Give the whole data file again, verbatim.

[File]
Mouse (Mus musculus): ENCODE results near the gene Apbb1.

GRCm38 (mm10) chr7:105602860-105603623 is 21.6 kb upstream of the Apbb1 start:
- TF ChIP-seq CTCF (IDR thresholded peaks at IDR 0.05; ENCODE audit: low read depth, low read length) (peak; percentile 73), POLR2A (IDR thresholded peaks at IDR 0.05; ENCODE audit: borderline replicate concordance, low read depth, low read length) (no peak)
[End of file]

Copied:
Mouse (Mus musculus): ENCODE results near the gene Apbb1.

GRCm38 (mm10) chr7:105602860-105603623 is 21.6 kb upstream of the Apbb1 start:
- TF ChIP-seq CTCF (IDR thresholded peaks at IDR 0.05; ENCODE audit: low read depth, low read length) (peak; percentile 73), POLR2A (IDR thresholded peaks at IDR 0.05; ENCODE audit: borderline replicate concordance, low read depth, low read length) (no peak)